Recent studies have shown that the bacteria in the gut play a crucial role in the development of MS. We now know that certain species of bacteria are able to trigger the demyelination process that occurs in MS. In addition to this, MS patients have increased intestinal permeability (leaky gut), leading to bacteria inside the gut making its way into the bloodstream. Studies using FMT therapy have resulted in patients showing no constipation or neurological disabilities for 2-15 years post treatment (2).
Similarly, patients with chronic fatigue syndrome also present with increased intestinal permeability in direct correlation with the severity of the disease. Studies have shown a 70% success rate in clinical improvements after treatment with FMT (2).
Obesity & Metabolic Syndrome
According to a recent National Health and Nutrition examination survey, 18.5% of children and almost 40% of adults were obese in 2015-2016 (4). These rates are alarmingly high, and many populations, regardless of race or ethnicity, have continued to see a rise in obesity. Along with obesity, there has been a dramatic increase in the prevalence of type 2 diabetes and hypercholesterolemia (high cholesterol).
Studies comparing the gut microbiome between lean and obese people show significant differences. It is believed that the specific bacteria found in obese individuals may be increasing their risk of obesity, potentially via direct influencing to the brain. Research where an FMT is transferred from lean individuals to obese individuals has shown improved sensitivity to insulin, and an increase in the diversity of the gut microbiome (1).
Metabolic syndrome was first defined in 1998. It is not a disease in itself, but rather a group of risk factors (high blood pressure, high blood sugar, unhealthy cholesterol levels, and abdominal fat). The combination of these factors is highly damaging to overall health. They can double the risk of heart disease and increase the risk of diabetes five fold. The gut microbiome is quickly being recognized as being a key player between metabolic health and disease.
Research has already discovered that certain species of bacteria play a role in obesity by either increasing appetite, decreasing satiety, or increasing the calorie extraction from food. Alterations of this bacterial population through FMT have shown to positively affect individuals with metabolic syndrome. After FMT, patients show improved insulin sensitivity, increased bacterial diversity, and an increase in butyrate production (1,5).
Regulations and Policy
In 2013, the F.D.A (Food and Drug Administration) announced a decision to regulate FMT therapy as a drug, stating that it would continue to study its effects before making a decision. For many advocates of the treatment, there is concern that corporate greed will get in the way of patient access, and for many patients, FMT is a balance between life and death. Many leading gastroenterologists fear the needs of the investors will be prioritized above those of the patients (6).
On the other end of the spectrum, pharmaceutical executives claim that the drug model will ensure the efficiency and safety of the still largely under-researched therapy (6). In my opinion, this is political mumble jumble that basically means they want to profit from the therapy. Big pharma is looking to create synthetic poop that is consistent, reproducible, and patentable. The huge downfall to this is that it completely negates the benefit and purpose of FMT therapy. The reason that FMT treatments work so well is because of its unique, complex, and unpredictable nature. There is still so much we don’t know about the intricate interplay between the bacteria in our gut and the immune system. This interaction is crucial for the success of this therapy, and would likely be lost if it was synthetically produced.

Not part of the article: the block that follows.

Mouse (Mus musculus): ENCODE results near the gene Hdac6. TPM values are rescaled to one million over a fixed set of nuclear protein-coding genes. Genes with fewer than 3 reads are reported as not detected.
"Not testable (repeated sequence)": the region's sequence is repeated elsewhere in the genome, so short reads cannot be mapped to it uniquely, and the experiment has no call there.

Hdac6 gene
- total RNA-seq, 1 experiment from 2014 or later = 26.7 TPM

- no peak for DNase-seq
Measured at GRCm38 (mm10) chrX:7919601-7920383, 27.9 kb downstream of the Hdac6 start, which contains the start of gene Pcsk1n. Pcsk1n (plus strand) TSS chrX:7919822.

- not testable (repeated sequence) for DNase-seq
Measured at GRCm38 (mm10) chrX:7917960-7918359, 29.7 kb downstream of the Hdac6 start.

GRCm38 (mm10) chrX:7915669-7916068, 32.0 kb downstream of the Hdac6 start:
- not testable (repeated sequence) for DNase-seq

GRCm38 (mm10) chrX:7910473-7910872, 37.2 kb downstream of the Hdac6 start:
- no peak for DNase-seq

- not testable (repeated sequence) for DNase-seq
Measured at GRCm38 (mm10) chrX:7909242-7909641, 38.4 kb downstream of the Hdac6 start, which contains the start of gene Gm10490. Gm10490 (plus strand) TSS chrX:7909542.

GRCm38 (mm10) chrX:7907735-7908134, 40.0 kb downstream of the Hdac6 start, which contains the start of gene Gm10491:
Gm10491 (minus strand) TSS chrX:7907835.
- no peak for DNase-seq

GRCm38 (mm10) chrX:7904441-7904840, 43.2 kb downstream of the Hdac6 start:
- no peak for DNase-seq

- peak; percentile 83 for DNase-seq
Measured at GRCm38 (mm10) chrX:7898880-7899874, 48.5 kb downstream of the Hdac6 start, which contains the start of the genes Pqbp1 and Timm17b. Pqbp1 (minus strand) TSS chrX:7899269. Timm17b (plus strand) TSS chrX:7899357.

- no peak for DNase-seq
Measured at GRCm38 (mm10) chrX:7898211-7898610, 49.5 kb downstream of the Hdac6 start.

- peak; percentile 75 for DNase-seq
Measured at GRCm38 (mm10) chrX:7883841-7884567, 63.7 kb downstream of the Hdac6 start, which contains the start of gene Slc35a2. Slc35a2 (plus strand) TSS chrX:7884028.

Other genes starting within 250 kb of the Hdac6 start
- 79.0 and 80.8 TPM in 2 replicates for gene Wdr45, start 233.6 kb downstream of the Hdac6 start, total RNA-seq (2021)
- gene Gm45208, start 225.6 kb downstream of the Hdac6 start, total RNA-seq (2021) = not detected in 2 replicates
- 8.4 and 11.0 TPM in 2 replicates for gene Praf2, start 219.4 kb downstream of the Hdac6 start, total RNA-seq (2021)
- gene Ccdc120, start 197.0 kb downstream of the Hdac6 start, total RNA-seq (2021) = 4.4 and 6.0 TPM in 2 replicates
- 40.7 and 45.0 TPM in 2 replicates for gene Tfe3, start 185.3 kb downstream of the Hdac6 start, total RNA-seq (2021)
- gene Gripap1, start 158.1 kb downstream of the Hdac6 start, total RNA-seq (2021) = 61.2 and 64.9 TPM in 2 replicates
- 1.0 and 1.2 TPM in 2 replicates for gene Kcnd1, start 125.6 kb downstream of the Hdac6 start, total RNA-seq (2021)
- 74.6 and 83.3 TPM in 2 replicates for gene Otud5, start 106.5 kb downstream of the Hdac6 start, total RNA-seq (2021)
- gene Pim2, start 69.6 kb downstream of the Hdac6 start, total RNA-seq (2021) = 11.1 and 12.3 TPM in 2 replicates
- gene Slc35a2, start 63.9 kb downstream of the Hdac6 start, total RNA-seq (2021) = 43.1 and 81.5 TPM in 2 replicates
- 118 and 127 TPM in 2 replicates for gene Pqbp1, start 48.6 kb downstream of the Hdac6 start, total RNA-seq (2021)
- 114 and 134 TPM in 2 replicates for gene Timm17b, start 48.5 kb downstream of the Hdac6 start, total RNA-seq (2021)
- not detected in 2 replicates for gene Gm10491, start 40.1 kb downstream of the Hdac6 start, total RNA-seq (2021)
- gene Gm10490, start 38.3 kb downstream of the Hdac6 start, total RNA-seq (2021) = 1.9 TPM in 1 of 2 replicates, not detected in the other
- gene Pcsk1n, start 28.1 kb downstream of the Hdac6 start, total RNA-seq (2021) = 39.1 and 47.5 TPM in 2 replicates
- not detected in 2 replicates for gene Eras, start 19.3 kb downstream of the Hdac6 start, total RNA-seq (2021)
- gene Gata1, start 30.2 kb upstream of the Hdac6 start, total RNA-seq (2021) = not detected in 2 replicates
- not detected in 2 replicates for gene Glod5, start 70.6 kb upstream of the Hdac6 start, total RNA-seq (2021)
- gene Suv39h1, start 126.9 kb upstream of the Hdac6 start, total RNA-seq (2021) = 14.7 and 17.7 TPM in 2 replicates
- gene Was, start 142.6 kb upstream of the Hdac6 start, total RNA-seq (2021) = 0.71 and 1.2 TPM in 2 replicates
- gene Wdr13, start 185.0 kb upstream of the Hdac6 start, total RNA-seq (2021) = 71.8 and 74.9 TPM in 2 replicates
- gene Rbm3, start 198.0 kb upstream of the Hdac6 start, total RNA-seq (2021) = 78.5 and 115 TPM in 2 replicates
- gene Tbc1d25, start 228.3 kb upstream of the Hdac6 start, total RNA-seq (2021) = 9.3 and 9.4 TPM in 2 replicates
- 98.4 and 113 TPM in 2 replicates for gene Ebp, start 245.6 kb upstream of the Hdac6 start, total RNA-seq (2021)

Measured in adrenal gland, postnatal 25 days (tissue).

Currently, the administration of FMT is only allowed for patients with CDI that are not responding to standard antibiotic treatments. Patients must be explained the risks and benefits, and be made aware of the fact that FMT is still an investigational therapy. The donor of the feces must also be properly screened for various pathogens and diseases. This is an extremely important fact for anyone considering FMT therapy. If a donor isn’t properly screened, it is possible for the therapy to cause more harm than good.
My FMT Experience
If you haven’t read my personal health story, you can find it here. The quick and dirty version is that I have suffered from a variety of digestive issues since I was born. I was delivered via c-section, had a difficult time breastfeeding, and was colicky for the first 6 months of life. Through adolescence and early adulthood I was frequently bloated, always fatigued, struggled with my weight, and battled with chronic Candida overgrowth. I saw many Naturopathic Doctors, Medical Doctors, Chinese Doctors, and other holistic practitioners. Everything I tried offered moderate relief of my symptoms, but the benefits were never long lasting.
In medical school I started learning about the microbiome, and quickly became addicted. It was like I had found the missing piece to my health puzzle. It made so much sense to me that the microbes living inside of us were an important part of our health, and that an imbalance to this ecosystem could lead to a variety of ailments. I started taking advanced gut health courses, and this is when I learned about FMT. From that moment on, I was determined to experience this icky yet fascinating therapy for myself. I didn’t want just any donor however. I wanted a donor whose microbiome would be far superior to an American microbiome. So I researched endlessly until I found a clinic in Mexico that was providing FMTs from an indigenous Indian tribe living in central Mexico.
So in the beginning of 2017 I dragged my very patient husband down to Mexico with me. While there, I received an FMT enema along with an FMT capsule. Over the next 60 days I continued swallowing FMT capsules weekly, and received my 2nd enema. So what was the result? For 6 months following the start of treatment I experienced about 50% less bloating, my cravings for carbohydrates almost disappeared, my chronic heartburn was 75% better, and I had a profound improvement in my emotional well being. Unfortunately, my funds for the treatment ran out, and it didn’t take long for my symptoms to return.
The truth of the matter is that the microbiome we possess is the result of our environment, our lifestyle, and our overall stress load. Research shows that the microbiome can be dramatically altered in as little as 48 hours with simply a change in diet. At the time, the overwhelming stress from school, my unhealthy relationship with food, and my love for winding down with wine left my gut unable to support the healthy microbiome of my donor. I have zero regrets about this experience, because I learned a lot from it. I am now on a mission to change my life and my health through the alteration of my microbiome. If you have any questions about FMT therapy, feel free to contact me.